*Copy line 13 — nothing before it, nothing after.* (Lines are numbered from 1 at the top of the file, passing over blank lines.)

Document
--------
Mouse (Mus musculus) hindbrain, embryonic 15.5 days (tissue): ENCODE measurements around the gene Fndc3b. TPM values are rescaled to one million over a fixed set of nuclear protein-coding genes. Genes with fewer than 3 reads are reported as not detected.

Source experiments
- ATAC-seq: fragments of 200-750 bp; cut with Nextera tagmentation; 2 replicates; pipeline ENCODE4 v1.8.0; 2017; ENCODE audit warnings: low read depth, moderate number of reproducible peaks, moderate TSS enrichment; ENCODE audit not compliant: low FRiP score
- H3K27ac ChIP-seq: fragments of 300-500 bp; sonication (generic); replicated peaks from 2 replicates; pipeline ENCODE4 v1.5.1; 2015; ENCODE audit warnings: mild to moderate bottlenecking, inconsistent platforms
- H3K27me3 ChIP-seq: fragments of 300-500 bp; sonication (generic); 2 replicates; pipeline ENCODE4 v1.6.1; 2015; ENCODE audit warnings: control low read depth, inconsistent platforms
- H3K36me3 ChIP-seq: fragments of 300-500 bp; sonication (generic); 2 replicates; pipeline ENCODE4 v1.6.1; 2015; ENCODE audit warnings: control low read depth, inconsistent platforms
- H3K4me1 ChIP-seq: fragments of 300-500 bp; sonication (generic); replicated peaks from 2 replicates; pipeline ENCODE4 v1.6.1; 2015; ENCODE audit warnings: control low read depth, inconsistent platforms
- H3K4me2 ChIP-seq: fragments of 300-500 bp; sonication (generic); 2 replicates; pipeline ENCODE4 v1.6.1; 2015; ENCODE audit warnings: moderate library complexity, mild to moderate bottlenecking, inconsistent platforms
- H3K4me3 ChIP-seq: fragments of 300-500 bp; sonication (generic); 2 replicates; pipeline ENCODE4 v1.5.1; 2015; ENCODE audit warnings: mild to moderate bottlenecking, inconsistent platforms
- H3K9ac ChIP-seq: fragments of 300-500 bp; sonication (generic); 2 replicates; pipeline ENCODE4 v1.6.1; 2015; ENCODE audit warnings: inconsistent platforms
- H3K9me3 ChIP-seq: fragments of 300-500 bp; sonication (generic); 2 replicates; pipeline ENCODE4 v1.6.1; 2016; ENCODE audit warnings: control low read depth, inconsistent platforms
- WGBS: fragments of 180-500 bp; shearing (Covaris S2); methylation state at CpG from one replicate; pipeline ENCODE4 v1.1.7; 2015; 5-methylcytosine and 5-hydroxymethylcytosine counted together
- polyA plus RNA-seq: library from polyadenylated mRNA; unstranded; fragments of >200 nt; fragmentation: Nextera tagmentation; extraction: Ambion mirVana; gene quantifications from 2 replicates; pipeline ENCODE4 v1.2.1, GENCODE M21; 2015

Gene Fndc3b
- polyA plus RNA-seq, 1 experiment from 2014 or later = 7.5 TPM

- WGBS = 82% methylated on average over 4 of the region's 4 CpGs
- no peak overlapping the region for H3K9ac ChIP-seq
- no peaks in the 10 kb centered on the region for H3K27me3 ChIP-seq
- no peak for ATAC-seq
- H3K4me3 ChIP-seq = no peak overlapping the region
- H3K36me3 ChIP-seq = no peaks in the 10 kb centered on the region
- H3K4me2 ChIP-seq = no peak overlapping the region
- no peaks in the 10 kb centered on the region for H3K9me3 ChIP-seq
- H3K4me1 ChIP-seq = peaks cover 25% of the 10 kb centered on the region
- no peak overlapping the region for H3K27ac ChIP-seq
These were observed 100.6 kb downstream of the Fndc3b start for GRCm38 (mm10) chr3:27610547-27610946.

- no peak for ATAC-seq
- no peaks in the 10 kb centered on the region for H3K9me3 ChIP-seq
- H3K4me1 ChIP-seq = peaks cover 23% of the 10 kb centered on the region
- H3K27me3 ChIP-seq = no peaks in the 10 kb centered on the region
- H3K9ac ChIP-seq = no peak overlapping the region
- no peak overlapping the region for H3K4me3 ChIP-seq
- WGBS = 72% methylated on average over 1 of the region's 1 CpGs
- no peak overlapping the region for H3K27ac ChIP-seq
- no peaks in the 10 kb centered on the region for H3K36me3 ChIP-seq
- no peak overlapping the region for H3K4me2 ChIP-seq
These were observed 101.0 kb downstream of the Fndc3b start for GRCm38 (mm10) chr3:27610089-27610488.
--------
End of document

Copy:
- polyA plus RNA-seq: library from polyadenylated mRNA; unstranded; fragments of >200 nt; fragmentation: Nextera tagmentation; extraction: Ambion mirVana; gene quantifications from 2 replicates; pipeline ENCODE4 v1.2.1, GENCODE M21; 2015